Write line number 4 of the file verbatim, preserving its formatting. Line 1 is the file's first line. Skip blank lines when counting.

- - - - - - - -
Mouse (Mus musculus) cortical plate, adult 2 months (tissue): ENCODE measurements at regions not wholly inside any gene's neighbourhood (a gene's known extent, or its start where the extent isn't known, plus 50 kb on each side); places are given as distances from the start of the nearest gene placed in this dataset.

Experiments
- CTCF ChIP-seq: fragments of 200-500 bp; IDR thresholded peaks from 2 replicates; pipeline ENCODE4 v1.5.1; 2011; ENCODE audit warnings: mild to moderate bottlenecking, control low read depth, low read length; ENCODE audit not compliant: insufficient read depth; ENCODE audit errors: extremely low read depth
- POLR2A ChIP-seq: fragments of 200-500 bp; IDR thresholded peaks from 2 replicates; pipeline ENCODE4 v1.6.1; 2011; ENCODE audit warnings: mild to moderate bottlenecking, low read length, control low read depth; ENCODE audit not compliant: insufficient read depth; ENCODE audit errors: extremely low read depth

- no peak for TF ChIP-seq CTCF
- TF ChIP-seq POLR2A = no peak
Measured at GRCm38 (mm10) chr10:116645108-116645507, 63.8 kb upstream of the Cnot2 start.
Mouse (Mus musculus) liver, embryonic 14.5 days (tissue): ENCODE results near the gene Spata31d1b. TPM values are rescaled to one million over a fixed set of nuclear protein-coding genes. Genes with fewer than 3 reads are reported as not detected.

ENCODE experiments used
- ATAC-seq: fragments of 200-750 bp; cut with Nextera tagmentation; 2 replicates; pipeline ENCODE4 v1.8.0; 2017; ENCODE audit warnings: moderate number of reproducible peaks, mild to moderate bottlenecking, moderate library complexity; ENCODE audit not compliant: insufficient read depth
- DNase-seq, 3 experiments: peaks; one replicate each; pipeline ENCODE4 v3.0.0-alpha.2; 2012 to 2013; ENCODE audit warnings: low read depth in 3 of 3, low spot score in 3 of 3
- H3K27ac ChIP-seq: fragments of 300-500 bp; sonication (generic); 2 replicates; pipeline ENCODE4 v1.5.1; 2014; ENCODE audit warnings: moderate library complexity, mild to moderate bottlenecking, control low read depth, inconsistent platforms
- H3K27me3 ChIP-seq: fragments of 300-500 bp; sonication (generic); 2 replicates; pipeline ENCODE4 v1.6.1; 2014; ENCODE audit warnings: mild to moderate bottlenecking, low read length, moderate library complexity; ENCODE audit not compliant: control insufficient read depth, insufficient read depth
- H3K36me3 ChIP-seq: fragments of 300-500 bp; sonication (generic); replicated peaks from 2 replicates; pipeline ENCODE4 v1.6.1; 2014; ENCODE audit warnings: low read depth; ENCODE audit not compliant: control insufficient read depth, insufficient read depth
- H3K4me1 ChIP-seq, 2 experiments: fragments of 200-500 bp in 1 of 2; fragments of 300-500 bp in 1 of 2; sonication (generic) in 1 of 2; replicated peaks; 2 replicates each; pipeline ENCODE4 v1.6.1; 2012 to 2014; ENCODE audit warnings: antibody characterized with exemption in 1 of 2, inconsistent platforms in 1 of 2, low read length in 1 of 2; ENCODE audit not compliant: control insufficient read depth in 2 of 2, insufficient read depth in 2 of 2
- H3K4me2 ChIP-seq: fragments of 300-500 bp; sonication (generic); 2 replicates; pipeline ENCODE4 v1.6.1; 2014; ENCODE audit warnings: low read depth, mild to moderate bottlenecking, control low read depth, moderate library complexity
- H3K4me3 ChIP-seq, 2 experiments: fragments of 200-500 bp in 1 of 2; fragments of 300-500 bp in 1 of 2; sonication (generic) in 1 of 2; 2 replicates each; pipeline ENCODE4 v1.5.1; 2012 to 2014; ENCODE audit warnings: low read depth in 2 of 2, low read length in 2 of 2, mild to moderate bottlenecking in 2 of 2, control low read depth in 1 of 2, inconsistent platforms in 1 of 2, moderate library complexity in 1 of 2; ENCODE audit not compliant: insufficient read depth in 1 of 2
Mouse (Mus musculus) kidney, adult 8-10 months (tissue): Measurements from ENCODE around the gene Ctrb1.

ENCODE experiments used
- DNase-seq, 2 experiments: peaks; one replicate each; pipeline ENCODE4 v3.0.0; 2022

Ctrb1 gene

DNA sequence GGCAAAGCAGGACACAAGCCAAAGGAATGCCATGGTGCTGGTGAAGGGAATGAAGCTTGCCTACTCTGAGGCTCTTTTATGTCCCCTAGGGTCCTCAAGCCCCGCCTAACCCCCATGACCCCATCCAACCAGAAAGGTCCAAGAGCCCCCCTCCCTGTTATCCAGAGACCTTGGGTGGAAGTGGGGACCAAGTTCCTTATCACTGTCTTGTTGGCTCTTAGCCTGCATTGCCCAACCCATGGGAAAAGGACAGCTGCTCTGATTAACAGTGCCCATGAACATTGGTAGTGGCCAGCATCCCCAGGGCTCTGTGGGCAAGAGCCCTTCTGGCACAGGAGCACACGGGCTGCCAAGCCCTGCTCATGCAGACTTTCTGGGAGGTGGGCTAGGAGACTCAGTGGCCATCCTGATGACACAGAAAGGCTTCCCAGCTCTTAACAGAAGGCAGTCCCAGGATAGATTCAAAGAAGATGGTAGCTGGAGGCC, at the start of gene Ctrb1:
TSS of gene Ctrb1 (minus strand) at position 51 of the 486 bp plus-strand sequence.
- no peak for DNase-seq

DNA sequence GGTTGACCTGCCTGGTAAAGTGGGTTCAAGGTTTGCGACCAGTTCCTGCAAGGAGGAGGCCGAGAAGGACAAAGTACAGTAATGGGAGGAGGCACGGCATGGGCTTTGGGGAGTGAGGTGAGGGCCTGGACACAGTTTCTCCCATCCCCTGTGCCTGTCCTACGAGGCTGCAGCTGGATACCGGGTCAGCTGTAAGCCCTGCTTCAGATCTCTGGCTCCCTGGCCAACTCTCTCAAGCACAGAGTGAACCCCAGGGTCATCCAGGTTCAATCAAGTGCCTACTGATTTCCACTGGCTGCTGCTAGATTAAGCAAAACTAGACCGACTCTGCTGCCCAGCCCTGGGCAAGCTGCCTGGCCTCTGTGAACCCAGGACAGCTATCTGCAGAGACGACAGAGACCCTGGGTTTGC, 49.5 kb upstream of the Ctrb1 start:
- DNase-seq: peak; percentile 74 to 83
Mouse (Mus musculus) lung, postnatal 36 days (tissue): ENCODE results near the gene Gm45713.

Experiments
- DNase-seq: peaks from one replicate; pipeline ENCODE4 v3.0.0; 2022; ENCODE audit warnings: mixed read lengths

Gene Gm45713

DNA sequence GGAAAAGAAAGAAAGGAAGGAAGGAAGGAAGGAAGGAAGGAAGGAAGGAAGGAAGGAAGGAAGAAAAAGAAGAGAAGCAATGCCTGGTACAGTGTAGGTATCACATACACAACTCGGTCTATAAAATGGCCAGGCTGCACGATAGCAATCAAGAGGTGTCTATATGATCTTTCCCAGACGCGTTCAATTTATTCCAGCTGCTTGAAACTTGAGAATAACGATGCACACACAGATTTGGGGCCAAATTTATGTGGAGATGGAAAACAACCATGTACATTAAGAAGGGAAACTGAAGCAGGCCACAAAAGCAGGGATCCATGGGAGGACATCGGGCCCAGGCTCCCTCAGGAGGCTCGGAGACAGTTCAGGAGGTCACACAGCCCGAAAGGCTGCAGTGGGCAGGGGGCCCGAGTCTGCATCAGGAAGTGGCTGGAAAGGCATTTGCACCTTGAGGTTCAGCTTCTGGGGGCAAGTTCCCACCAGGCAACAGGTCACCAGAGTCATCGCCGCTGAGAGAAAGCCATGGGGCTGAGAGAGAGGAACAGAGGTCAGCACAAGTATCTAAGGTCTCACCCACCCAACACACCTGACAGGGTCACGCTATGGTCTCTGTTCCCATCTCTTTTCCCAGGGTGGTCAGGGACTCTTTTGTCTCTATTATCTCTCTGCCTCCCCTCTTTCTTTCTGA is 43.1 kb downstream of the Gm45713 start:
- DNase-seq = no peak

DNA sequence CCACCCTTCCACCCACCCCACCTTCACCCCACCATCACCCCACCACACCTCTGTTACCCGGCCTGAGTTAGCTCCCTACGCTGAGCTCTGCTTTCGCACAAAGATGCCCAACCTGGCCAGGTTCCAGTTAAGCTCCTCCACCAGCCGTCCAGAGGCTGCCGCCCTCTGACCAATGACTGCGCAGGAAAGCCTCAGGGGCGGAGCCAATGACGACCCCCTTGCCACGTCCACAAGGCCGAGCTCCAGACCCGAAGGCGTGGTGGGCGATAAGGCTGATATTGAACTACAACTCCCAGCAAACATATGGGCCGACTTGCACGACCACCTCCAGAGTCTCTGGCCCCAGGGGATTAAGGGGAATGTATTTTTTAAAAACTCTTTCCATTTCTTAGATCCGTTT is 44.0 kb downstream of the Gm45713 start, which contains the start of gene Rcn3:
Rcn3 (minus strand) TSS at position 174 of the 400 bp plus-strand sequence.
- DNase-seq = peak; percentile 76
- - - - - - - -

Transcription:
- POLR2A ChIP-seq: fragments of 200-500 bp; IDR thresholded peaks from 2 replicates; pipeline ENCODE4 v1.6.1; 2011; ENCODE audit warnings: mild to moderate bottlenecking, low read length, control low read depth; ENCODE audit not compliant: insufficient read depth; ENCODE audit errors: extremely low read depth